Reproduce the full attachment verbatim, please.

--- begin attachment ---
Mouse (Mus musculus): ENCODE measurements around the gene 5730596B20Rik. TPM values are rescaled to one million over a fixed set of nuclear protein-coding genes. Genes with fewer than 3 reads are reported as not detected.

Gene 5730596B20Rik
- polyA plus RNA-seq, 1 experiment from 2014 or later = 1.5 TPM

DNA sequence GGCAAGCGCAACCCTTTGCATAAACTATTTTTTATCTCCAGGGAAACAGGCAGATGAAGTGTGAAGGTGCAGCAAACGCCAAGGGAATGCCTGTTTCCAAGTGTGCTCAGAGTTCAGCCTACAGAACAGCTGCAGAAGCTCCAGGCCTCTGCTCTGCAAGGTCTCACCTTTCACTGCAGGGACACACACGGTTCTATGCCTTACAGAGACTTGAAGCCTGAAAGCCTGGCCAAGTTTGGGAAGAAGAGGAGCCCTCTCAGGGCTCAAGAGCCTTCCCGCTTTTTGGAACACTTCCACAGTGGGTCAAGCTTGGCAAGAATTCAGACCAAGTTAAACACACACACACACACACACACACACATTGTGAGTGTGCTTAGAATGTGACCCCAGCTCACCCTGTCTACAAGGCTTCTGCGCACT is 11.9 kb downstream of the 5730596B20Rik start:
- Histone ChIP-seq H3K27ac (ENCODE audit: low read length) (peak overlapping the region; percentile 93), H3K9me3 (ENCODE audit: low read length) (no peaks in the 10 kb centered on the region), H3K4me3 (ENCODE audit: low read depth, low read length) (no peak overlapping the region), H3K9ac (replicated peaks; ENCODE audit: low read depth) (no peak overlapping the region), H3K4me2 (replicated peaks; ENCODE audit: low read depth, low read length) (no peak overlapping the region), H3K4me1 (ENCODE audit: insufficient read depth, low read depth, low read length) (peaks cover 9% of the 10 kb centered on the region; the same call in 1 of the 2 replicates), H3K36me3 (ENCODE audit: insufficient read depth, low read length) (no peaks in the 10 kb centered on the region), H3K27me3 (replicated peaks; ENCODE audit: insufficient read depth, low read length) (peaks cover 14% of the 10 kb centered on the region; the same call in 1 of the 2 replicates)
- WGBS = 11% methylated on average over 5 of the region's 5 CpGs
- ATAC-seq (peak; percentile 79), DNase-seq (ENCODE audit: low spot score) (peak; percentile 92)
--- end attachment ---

Mouse (Mus musculus): ENCODE measurements around the gene 5730596B20Rik. TPM values are rescaled to one million over a fixed set of nuclear protein-coding genes. Genes with fewer than 3 reads are reported as not detected.

Gene 5730596B20Rik
- polyA plus RNA-seq, 1 experiment from 2014 or later = 1.5 TPM

DNA sequence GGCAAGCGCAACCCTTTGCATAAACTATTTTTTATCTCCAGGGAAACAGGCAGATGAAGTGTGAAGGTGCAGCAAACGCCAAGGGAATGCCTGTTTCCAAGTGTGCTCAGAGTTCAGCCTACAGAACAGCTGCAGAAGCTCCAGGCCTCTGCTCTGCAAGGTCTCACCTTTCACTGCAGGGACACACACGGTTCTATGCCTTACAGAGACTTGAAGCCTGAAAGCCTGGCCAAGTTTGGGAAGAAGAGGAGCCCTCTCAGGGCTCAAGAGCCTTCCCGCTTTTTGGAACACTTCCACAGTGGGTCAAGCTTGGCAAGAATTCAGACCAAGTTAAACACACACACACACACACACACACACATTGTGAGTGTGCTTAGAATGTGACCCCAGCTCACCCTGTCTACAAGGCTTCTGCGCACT is 11.9 kb downstream of the 5730596B20Rik start:
- Histone ChIP-seq H3K27ac (ENCODE audit: low read length) (peak overlapping the region; percentile 93), H3K9me3 (ENCODE audit: low read length) (no peaks in the 10 kb centered on the region), H3K4me3 (ENCODE audit: low read depth, low read length) (no peak overlapping the region), H3K9ac (replicated peaks; ENCODE audit: low read depth) (no peak overlapping the region), H3K4me2 (replicated peaks; ENCODE audit: low read depth, low read length) (no peak overlapping the region), H3K4me1 (ENCODE audit: insufficient read depth, low read depth, low read length) (peaks cover 9% of the 10 kb centered on the region; the same call in 1 of the 2 replicates), H3K36me3 (ENCODE audit: insufficient read depth, low read length) (no peaks in the 10 kb centered on the region), H3K27me3 (replicated peaks; ENCODE audit: insufficient read depth, low read length) (peaks cover 14% of the 10 kb centered on the region; the same call in 1 of the 2 replicates)
- WGBS = 11% methylated on average over 5 of the region's 5 CpGs
- ATAC-seq (peak; percentile 79), DNase-seq (ENCODE audit: low spot score) (peak; percentile 92)